One of the most common marks of a beginning writer is the “talking heads” story. What does that mean? Well, you have dialogue (usually between two characters) but no sense of place. The reader can’t picture the characters fully because he doesn’t know where they’re having this conversation––at the kitchen table? Walking together down a dusty road in the South? Squirming to find a comfortable position in airline seats? Without setting, dialogue doesn’t seem totally real.

Setting should be carefully chosen for your fiction. A story told on the beach in California will not be interchangeable with the same basic plot set on the streets of London. Setting is more than background noise. For some stories, setting is almost a character by itself since it can affect every area of the story. Your protagonist’s surroundings will influence his attitudes and responses to conflict. Setting includes geography [In what part of the world is the story located?], season [A summer story is very different from a winter story in children’s magazines], and housing [Apartment? Mansion? Boarding school?].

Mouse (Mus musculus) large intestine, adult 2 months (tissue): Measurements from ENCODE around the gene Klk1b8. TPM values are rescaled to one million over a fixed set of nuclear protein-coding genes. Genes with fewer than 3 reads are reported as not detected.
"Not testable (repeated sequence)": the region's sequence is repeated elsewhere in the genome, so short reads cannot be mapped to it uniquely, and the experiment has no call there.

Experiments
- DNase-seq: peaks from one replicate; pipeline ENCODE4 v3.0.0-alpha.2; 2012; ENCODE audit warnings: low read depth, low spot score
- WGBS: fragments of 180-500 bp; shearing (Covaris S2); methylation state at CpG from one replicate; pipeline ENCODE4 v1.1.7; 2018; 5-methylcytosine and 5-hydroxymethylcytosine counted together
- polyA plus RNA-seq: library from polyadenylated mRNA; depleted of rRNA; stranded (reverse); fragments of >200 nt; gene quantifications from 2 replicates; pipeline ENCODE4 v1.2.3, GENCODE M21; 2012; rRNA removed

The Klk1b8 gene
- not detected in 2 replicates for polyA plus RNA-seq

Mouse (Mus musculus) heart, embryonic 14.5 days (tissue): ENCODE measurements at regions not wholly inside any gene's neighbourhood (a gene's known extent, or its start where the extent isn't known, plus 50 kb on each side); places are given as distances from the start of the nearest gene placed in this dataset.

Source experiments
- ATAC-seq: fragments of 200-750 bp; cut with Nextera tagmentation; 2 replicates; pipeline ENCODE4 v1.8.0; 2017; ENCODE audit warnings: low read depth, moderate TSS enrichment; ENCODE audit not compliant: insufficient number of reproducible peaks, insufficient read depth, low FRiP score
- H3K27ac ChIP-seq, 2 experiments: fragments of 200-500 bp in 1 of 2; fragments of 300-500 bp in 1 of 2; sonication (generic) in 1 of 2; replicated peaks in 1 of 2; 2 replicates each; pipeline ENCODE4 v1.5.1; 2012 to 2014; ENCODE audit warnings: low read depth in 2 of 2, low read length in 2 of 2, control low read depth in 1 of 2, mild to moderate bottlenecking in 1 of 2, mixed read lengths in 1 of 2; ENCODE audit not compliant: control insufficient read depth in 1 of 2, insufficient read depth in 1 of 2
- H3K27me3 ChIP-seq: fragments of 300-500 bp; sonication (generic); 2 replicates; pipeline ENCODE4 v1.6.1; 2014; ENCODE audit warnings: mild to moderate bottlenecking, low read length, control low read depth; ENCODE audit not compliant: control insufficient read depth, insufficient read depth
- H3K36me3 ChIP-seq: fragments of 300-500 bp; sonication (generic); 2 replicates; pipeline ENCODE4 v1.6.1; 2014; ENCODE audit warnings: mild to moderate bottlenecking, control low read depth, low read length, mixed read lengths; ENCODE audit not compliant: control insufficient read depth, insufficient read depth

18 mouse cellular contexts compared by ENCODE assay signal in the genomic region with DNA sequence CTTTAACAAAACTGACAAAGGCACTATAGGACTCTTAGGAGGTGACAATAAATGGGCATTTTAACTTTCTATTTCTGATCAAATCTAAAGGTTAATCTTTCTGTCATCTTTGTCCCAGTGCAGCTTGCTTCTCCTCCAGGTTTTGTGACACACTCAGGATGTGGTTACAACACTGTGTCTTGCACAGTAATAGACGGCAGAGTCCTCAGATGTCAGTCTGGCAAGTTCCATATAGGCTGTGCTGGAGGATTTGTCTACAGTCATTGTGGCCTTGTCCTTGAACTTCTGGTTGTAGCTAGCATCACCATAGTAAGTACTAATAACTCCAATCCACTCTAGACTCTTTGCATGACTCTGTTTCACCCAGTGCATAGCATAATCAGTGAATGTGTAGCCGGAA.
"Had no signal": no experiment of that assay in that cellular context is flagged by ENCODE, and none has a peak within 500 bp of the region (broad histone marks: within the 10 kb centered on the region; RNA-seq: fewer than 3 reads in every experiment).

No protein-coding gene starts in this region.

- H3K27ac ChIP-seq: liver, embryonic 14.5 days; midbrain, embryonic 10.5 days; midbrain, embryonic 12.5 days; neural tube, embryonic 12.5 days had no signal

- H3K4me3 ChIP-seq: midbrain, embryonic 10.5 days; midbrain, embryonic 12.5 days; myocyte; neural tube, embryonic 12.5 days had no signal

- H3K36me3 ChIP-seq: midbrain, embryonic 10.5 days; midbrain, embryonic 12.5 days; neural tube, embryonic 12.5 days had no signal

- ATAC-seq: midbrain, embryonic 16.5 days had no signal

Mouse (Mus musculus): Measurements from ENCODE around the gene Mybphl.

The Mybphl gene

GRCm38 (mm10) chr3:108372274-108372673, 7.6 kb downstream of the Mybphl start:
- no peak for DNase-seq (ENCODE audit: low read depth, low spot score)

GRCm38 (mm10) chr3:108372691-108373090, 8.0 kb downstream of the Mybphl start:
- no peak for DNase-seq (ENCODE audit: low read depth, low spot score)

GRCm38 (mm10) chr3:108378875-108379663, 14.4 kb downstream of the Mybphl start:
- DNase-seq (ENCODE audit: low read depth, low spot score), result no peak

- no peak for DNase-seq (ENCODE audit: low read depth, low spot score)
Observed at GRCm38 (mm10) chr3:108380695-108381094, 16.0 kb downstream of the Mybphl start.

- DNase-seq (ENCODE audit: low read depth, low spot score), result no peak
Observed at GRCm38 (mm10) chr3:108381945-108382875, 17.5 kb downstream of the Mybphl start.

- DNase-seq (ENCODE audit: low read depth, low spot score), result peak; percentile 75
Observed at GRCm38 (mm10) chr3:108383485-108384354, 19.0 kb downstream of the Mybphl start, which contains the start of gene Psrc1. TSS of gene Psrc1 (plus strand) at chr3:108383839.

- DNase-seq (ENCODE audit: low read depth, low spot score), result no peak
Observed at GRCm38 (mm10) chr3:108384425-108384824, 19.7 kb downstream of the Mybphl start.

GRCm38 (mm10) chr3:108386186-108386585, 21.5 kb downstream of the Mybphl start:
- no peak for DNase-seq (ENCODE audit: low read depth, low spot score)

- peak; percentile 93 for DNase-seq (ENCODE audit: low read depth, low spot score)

Some writers draw elaborate floor plans and maps to help them write consistently about their setting. The more vividly you visualize your setting, the better you can weave it throughout your story and the more it can support your plot. If you have only a sketchy understanding of the particulars of the environment your book is set in, you’ll find yourself scotch-taping on your setting details rather than building a believable world.

For more ideas on how to build good setting, listen to the full episode.

Listener Question of the Week:

Kathy asks:

Does self-published work still engender the respect you’d get by going through a publishing house? And is there any point to playing the publishing house game when the author has to do most of the jobs previously covered by the publisher (market research, advertising, etc.)?

Listen to the episode for the answer!

Download this episode's show notes
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